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I'm trying:

$ ssh eric@myserver

where myserver is a machine in the intranet. I can ping myserver or respond to HTTP on port 8080, etc, but when I try ssh, I get

ssh: connect to host myserver port 22: Connection refused

I'm somewhat new to linux, and I don't know how to troubleshoot this. I'm using Ubuntu 10 if that matters.

Edit: trying ps -ax, as suggested gives:

eric@Isaiah:~$ ps -ax | grep ssh
Warning: bad ps syntax, perhaps a bogus '-'? See http://procps.sf.net/faq.html
 1641 ?        Ss     0:04 /usr/bin/ssh-agent /usr/bin/dbus-launch --exit-with-session gnome-session
18376 pts/3    S+     0:00 grep --color=auto ssh
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4 Answers 4

up vote 10 down vote accepted

You don't have an SSH daemon running. If you look at the output from the ps ax command, you see that the only two processes with 'ssh' in the description are ssh-agent (which does something entirely different from sshd) and the grep ssh process that you're using to filter the output of ps.

Depending on what distribution installed, you may need to install or run the ssh server, usually called openssh-server or sshd depending on your package manager.

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Steps for debugging the above problem:

  1. Use nmap tool to know which ports are open in that server. nmap is a port scanner. Since it may be possible that ssh server is running on a different port. nmap will give you a list of ports which are open.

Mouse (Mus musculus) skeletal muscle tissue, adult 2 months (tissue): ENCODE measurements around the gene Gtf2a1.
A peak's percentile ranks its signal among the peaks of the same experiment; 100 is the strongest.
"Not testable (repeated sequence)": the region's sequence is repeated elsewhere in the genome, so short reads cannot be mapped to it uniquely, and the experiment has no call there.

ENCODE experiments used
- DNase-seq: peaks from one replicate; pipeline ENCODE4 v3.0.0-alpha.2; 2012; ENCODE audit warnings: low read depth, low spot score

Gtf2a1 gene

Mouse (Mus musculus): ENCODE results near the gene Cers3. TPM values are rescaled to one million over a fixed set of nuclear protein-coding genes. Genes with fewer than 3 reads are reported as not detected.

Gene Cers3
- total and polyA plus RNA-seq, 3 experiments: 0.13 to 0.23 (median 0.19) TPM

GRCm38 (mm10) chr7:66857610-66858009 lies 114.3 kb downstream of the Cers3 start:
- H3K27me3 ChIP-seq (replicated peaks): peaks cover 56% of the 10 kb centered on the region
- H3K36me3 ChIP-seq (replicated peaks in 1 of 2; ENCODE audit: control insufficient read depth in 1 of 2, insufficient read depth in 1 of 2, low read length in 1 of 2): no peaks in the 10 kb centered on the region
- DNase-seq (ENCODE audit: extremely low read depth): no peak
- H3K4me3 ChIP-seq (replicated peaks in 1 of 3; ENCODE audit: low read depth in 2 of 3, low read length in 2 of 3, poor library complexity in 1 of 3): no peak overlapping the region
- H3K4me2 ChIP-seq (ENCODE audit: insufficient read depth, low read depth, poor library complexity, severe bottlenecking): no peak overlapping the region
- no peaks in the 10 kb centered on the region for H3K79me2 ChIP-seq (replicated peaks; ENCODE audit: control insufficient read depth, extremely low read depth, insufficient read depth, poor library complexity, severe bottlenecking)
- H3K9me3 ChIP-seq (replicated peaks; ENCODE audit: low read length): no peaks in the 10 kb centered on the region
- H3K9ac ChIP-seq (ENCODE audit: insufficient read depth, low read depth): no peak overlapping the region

$ nmap myserver

2 . Now you can check which server is running on a given port. Suppose in the output of nmap, port 2424 is open. Now you can which server is running on 2424 by using nc(netcat) tool.

 $ nc -v -nn myserver portno

Suppose the output of 2424 port is:

myserver 2424 open
SSH-2.0-OpenSSH_5.5p1 Debian-4ubuntu5

This means ssh is running on 2424.

Keep on changing the portno in the above command and check for all the ports which are listed open by nmap.

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That means either the ssh server isn't running on that machine or the firewall isn't allowing ssh through. You can check if ssh is running with 'ps -ax | grep ssh'.

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Edited question to show results of ps -ax. Not sure what it means. –  Eric Wilson Sep 23 '11 at 11:11
It means ssh is not running. –  David Schwartz Sep 23 '11 at 11:34
Weird. I'm not sure why you have twice now offered help that is not really helpful. First you suggest a command useful to check if ssh is running, without telling me how to interpret the results. Then you provide the minimal interpretation of those results, without a hint as to how you arrived at that interpretation, or what action might be appropriate. I'm not sure whether you are trying to help me, and are misjudging my level of experience, or if you are trying to highlight my ignorance. –  Eric Wilson Sep 23 '11 at 12:46
The list of processes does not include an sshd process, which means sshd is not running. The solution is to start sshd. –  David Schwartz Sep 23 '11 at 12:51

The previous two options are good. You can also use the -v or -vv arguments.

$ ssh -vv eric@myserver
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